3D printed Kindle page turner

kindlePageTurner

The slim page turn buttons on a Kindle may serve as an elegant, out-of-the-way design for a generation raised with and saturated by technology. For older folks and the disabled, however, those buttons can be a pain. [XenonJohn] fired up his 3D printer to find a solution, building this Kindle page turner. The Kindle slides in from the top while two flappy paddles offer a larger, unmissable target to replace the usual thin page-turn buttons. [XenonJohn] designed the levers to function with only a light touch, and included “bump stops” underneath the levers to absorb excess force from any harsh, accidental smacks.

Construction is simple and straightforward: print pieces, clean pieces, put pieces together. The levers attach via 3D printed hinges, which [XenonJohn] glued to keep in place. The relevant 3D files are available at the link above, and stick around after the break for a quick video of the paddles flipping some pages. [XenonJohn] is no stranger to Hackaday; take a look at his Google Glass alternative, “Beady-i.” Also check out the Frankenkindle, one of the inspirations for [XenonJohn’s] project which required a much more invasive process for getting at the page turning buttons.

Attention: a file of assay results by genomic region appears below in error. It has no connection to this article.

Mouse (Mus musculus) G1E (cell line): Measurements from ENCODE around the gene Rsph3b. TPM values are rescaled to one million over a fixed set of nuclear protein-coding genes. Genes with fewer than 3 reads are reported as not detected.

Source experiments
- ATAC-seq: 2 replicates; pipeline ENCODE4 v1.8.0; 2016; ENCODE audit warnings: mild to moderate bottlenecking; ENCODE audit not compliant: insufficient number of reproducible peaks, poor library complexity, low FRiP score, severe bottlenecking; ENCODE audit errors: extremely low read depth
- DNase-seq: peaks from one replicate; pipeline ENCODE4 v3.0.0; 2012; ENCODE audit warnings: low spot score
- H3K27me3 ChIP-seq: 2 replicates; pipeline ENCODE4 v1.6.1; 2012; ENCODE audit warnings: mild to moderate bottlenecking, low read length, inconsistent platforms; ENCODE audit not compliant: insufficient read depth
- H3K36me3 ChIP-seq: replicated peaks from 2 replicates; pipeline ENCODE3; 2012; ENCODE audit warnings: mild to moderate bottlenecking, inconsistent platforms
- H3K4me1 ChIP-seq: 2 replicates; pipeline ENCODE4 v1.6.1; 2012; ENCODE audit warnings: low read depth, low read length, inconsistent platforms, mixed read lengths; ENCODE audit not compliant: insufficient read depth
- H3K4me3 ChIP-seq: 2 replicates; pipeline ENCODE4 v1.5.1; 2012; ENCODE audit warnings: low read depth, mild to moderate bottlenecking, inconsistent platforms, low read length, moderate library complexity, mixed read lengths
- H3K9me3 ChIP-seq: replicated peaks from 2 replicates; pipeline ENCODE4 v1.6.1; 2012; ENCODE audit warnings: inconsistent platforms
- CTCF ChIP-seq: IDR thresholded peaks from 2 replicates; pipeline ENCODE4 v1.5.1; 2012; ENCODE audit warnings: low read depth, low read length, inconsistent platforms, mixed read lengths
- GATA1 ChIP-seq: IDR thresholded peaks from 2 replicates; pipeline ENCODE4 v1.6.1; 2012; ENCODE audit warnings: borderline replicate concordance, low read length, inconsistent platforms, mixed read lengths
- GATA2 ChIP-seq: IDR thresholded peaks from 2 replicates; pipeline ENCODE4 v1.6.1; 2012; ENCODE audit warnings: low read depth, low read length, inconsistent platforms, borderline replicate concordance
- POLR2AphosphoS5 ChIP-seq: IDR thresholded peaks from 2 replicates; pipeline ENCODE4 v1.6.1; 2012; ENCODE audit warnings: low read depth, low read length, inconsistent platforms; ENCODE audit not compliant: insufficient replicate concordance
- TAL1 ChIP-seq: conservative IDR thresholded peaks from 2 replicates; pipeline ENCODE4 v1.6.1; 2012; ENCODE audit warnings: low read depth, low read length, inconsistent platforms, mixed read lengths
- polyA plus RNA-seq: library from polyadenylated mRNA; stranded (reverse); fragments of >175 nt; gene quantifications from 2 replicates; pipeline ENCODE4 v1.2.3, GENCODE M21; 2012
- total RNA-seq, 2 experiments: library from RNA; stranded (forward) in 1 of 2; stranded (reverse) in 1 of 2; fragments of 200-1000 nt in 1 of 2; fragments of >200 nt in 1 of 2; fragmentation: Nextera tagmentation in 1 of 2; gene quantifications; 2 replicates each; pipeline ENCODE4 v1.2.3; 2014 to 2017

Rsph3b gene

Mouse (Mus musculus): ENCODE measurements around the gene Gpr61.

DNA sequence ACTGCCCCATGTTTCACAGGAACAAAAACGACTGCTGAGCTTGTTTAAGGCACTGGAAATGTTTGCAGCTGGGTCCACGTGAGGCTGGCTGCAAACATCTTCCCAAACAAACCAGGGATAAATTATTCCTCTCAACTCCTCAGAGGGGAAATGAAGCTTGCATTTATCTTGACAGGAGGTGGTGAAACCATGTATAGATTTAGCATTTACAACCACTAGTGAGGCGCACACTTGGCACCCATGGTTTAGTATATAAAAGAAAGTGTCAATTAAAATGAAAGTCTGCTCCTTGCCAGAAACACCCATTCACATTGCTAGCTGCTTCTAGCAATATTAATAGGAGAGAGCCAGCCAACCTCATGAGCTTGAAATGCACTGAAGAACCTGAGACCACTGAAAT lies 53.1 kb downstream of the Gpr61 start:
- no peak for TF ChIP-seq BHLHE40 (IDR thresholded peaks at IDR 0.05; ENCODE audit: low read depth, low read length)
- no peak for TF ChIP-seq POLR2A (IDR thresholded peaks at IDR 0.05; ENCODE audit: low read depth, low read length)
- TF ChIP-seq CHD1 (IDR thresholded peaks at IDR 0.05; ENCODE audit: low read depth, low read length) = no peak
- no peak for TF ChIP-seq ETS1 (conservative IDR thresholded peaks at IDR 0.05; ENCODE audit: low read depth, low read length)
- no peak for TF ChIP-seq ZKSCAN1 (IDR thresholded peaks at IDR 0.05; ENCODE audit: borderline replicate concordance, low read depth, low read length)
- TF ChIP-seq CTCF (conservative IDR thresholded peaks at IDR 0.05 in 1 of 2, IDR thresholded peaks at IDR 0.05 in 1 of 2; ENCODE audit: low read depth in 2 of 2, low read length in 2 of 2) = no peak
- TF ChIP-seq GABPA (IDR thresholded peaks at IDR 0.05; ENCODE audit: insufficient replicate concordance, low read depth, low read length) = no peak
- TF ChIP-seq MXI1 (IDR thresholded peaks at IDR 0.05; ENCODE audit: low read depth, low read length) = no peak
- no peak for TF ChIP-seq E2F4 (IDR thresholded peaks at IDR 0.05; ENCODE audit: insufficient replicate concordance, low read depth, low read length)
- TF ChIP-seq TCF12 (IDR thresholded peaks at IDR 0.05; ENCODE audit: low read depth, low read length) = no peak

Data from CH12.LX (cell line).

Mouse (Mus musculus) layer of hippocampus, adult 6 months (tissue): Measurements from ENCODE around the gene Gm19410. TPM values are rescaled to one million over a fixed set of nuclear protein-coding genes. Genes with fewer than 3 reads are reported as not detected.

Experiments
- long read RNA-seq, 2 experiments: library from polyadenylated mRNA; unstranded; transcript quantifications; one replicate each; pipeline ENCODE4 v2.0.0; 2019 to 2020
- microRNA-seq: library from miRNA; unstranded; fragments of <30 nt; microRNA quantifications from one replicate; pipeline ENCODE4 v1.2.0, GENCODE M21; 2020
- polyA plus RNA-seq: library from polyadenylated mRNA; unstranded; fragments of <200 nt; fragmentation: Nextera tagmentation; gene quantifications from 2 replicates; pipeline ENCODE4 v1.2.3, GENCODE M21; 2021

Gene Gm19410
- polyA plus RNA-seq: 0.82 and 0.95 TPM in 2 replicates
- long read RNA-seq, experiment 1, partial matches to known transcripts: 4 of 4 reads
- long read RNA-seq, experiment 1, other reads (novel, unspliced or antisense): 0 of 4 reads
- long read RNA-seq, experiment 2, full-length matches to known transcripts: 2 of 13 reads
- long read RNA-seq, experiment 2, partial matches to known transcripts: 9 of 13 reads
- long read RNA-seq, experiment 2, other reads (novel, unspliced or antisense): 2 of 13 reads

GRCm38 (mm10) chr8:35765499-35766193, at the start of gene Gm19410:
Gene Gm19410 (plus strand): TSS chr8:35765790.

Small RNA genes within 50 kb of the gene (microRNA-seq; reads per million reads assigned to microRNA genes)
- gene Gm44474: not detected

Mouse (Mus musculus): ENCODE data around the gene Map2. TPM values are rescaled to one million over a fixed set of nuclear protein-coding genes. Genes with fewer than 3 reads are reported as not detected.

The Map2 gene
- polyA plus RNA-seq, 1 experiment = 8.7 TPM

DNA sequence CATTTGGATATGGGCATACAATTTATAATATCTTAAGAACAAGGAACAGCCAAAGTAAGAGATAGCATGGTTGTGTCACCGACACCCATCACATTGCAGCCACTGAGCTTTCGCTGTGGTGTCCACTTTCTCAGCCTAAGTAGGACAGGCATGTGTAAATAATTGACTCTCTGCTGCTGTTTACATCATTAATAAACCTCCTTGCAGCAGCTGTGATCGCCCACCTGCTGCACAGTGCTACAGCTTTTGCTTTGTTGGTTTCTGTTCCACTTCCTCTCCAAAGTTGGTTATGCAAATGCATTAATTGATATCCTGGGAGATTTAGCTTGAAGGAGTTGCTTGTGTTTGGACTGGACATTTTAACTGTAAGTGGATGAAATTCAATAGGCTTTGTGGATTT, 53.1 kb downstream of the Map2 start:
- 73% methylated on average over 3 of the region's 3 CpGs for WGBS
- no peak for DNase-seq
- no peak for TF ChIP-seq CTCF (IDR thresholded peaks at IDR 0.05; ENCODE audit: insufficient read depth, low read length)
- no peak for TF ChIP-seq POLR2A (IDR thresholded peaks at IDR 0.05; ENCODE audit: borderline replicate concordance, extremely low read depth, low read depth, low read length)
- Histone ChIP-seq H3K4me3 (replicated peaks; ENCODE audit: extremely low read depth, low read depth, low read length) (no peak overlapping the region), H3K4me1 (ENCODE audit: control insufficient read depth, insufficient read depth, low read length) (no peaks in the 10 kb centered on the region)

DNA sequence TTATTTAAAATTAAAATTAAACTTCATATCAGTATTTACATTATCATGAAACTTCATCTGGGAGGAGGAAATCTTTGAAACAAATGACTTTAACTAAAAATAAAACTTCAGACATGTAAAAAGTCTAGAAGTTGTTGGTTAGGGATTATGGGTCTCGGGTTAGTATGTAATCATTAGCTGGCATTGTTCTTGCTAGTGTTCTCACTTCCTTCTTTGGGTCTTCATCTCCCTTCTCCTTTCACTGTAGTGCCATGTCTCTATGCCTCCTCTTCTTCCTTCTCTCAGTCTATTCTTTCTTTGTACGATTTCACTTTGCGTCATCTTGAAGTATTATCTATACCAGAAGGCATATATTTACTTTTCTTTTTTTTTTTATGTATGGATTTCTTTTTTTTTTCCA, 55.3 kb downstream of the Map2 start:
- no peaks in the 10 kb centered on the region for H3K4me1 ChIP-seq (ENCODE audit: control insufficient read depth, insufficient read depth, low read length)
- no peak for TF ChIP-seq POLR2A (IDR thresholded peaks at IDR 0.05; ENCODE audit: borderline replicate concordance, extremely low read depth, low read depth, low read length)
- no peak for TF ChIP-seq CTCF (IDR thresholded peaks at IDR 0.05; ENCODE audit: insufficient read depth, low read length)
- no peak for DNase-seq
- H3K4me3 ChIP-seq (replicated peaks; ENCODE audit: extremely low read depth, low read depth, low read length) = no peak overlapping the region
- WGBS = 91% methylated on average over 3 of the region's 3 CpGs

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TV show inspires this smaller Pong paddles hardware hack

smaller-pong-paddles

When we read “smaller paddles” we immediately thought of the physical controllers that you hold in your hands. But this hack alters the size of the virtual Pong paddles displayed on the TV screen.

We remember quite well the episode of That 70’s Show where Red and Kelso take apart their Pong machine to hack it. The video after the break which [Blues Image] put together shuffles scenes from that episode in with images of his hack. The characters are adamant that the game is too easy and reducing the size of the virtual paddles is the only thing that will make it fun again. After building his own hardware from the original schematics, [Blue Image] figured this challenge was worth a try.

His solution is in the form of two man-in-the-middle boards which insert a way to reroute the pins without altering the main board. One of the chips is used to draw the paddles, the other checks for collisions with the ball. By changing the pin-out the paddles are reduced from fifteen pixels down to seven.

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